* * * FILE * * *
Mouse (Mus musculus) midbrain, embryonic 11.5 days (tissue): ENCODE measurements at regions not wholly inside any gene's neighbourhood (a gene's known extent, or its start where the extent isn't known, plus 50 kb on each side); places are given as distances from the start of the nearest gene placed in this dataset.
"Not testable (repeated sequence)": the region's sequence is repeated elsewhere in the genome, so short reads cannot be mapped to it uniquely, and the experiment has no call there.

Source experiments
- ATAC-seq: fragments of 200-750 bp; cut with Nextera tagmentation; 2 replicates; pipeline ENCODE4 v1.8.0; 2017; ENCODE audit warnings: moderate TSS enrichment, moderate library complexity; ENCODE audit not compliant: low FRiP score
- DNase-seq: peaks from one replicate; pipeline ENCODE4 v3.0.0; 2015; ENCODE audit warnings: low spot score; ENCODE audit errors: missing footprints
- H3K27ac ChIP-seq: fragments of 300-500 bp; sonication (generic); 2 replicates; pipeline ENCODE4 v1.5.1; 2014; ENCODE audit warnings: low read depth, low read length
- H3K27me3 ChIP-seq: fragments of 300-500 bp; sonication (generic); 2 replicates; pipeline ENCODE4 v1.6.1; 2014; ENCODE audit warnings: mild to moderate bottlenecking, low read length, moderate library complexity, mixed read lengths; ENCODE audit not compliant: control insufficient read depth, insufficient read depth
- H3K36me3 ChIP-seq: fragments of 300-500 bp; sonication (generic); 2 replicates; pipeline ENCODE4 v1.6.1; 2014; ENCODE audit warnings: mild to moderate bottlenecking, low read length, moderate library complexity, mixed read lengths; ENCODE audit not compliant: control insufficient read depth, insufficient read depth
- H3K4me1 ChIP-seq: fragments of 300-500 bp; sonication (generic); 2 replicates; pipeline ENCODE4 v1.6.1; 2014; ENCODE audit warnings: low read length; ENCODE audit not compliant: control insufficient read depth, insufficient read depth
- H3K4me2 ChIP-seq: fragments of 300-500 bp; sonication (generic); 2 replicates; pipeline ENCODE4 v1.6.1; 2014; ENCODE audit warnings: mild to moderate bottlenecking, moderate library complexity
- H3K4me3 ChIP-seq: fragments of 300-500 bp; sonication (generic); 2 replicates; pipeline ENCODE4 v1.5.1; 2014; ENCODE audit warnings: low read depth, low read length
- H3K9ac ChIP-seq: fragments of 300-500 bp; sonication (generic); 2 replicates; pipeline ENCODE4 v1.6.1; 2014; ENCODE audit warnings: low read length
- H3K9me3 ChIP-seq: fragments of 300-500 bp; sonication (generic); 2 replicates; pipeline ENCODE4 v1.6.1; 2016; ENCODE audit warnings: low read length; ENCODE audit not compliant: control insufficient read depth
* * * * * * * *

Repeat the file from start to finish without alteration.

Mouse (Mus musculus) midbrain, embryonic 11.5 days (tissue): ENCODE measurements at regions not wholly inside any gene's neighbourhood (a gene's known extent, or its start where the extent isn't known, plus 50 kb on each side); places are given as distances from the start of the nearest gene placed in this dataset.
"Not testable (repeated sequence)": the region's sequence is repeated elsewhere in the genome, so short reads cannot be mapped to it uniquely, and the experiment has no call there.

Source experiments
- ATAC-seq: fragments of 200-750 bp; cut with Nextera tagmentation; 2 replicates; pipeline ENCODE4 v1.8.0; 2017; ENCODE audit warnings: moderate TSS enrichment, moderate library complexity; ENCODE audit not compliant: low FRiP score
- DNase-seq: peaks from one replicate; pipeline ENCODE4 v3.0.0; 2015; ENCODE audit warnings: low spot score; ENCODE audit errors: missing footprints
- H3K27ac ChIP-seq: fragments of 300-500 bp; sonication (generic); 2 replicates; pipeline ENCODE4 v1.5.1; 2014; ENCODE audit warnings: low read depth, low read length
- H3K27me3 ChIP-seq: fragments of 300-500 bp; sonication (generic); 2 replicates; pipeline ENCODE4 v1.6.1; 2014; ENCODE audit warnings: mild to moderate bottlenecking, low read length, moderate library complexity, mixed read lengths; ENCODE audit not compliant: control insufficient read depth, insufficient read depth
- H3K36me3 ChIP-seq: fragments of 300-500 bp; sonication (generic); 2 replicates; pipeline ENCODE4 v1.6.1; 2014; ENCODE audit warnings: mild to moderate bottlenecking, low read length, moderate library complexity, mixed read lengths; ENCODE audit not compliant: control insufficient read depth, insufficient read depth
- H3K4me1 ChIP-seq: fragments of 300-500 bp; sonication (generic); 2 replicates; pipeline ENCODE4 v1.6.1; 2014; ENCODE audit warnings: low read length; ENCODE audit not compliant: control insufficient read depth, insufficient read depth
- H3K4me2 ChIP-seq: fragments of 300-500 bp; sonication (generic); 2 replicates; pipeline ENCODE4 v1.6.1; 2014; ENCODE audit warnings: mild to moderate bottlenecking, moderate library complexity
- H3K4me3 ChIP-seq: fragments of 300-500 bp; sonication (generic); 2 replicates; pipeline ENCODE4 v1.5.1; 2014; ENCODE audit warnings: low read depth, low read length
- H3K9ac ChIP-seq: fragments of 300-500 bp; sonication (generic); 2 replicates; pipeline ENCODE4 v1.6.1; 2014; ENCODE audit warnings: low read length
- H3K9me3 ChIP-seq: fragments of 300-500 bp; sonication (generic); 2 replicates; pipeline ENCODE4 v1.6.1; 2016; ENCODE audit warnings: low read length; ENCODE audit not compliant: control insufficient read depth